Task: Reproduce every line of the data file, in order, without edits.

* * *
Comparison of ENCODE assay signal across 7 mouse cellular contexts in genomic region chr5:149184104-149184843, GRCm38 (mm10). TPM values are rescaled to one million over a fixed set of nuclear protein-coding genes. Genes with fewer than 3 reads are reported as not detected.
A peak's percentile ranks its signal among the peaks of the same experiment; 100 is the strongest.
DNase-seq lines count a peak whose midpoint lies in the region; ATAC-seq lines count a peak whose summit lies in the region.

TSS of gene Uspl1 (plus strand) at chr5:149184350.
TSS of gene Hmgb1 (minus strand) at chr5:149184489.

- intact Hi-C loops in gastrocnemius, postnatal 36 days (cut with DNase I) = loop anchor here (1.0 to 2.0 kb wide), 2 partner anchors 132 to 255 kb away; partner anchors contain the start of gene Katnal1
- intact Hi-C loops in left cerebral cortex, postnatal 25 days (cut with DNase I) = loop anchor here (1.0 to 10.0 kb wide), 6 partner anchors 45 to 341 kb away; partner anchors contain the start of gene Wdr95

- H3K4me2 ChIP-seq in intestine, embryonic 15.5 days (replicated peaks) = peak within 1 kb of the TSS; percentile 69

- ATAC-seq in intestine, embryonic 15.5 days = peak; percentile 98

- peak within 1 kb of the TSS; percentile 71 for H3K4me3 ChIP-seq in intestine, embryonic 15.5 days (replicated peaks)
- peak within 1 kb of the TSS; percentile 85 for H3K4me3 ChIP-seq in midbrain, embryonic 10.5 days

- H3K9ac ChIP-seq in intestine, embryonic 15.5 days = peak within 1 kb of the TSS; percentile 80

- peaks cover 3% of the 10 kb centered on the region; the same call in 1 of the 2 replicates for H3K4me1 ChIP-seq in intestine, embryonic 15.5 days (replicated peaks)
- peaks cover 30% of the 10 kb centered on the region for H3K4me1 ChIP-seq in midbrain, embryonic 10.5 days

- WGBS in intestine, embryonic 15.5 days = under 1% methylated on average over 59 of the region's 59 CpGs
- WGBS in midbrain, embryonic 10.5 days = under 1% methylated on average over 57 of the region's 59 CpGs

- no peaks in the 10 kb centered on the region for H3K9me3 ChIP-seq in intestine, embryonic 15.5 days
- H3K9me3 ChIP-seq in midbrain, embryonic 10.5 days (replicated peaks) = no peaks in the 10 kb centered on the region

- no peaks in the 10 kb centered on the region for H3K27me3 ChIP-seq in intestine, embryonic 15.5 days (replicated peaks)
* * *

Comparison of ENCODE assay signal across 7 mouse cellular contexts in genomic region chr5:149184104-149184843, GRCm38 (mm10). TPM values are rescaled to one million over a fixed set of nuclear protein-coding genes. Genes with fewer than 3 reads are reported as not detected.
A peak's percentile ranks its signal among the peaks of the same experiment; 100 is the strongest.
DNase-seq lines count a peak whose midpoint lies in the region; ATAC-seq lines count a peak whose summit lies in the region.

TSS of gene Uspl1 (plus strand) at chr5:149184350.
TSS of gene Hmgb1 (minus strand) at chr5:149184489.

- intact Hi-C loops in gastrocnemius, postnatal 36 days (cut with DNase I) = loop anchor here (1.0 to 2.0 kb wide), 2 partner anchors 132 to 255 kb away; partner anchors contain the start of gene Katnal1
- intact Hi-C loops in left cerebral cortex, postnatal 25 days (cut with DNase I) = loop anchor here (1.0 to 10.0 kb wide), 6 partner anchors 45 to 341 kb away; partner anchors contain the start of gene Wdr95

- H3K4me2 ChIP-seq in intestine, embryonic 15.5 days (replicated peaks) = peak within 1 kb of the TSS; percentile 69

- ATAC-seq in intestine, embryonic 15.5 days = peak; percentile 98

- peak within 1 kb of the TSS; percentile 71 for H3K4me3 ChIP-seq in intestine, embryonic 15.5 days (replicated peaks)
- peak within 1 kb of the TSS; percentile 85 for H3K4me3 ChIP-seq in midbrain, embryonic 10.5 days

- H3K9ac ChIP-seq in intestine, embryonic 15.5 days = peak within 1 kb of the TSS; percentile 80

- peaks cover 3% of the 10 kb centered on the region; the same call in 1 of the 2 replicates for H3K4me1 ChIP-seq in intestine, embryonic 15.5 days (replicated peaks)
- peaks cover 30% of the 10 kb centered on the region for H3K4me1 ChIP-seq in midbrain, embryonic 10.5 days

- WGBS in intestine, embryonic 15.5 days = under 1% methylated on average over 59 of the region's 59 CpGs
- WGBS in midbrain, embryonic 10.5 days = under 1% methylated on average over 57 of the region's 59 CpGs

- no peaks in the 10 kb centered on the region for H3K9me3 ChIP-seq in intestine, embryonic 15.5 days
- H3K9me3 ChIP-seq in midbrain, embryonic 10.5 days (replicated peaks) = no peaks in the 10 kb centered on the region

- no peaks in the 10 kb centered on the region for H3K27me3 ChIP-seq in intestine, embryonic 15.5 days (replicated peaks)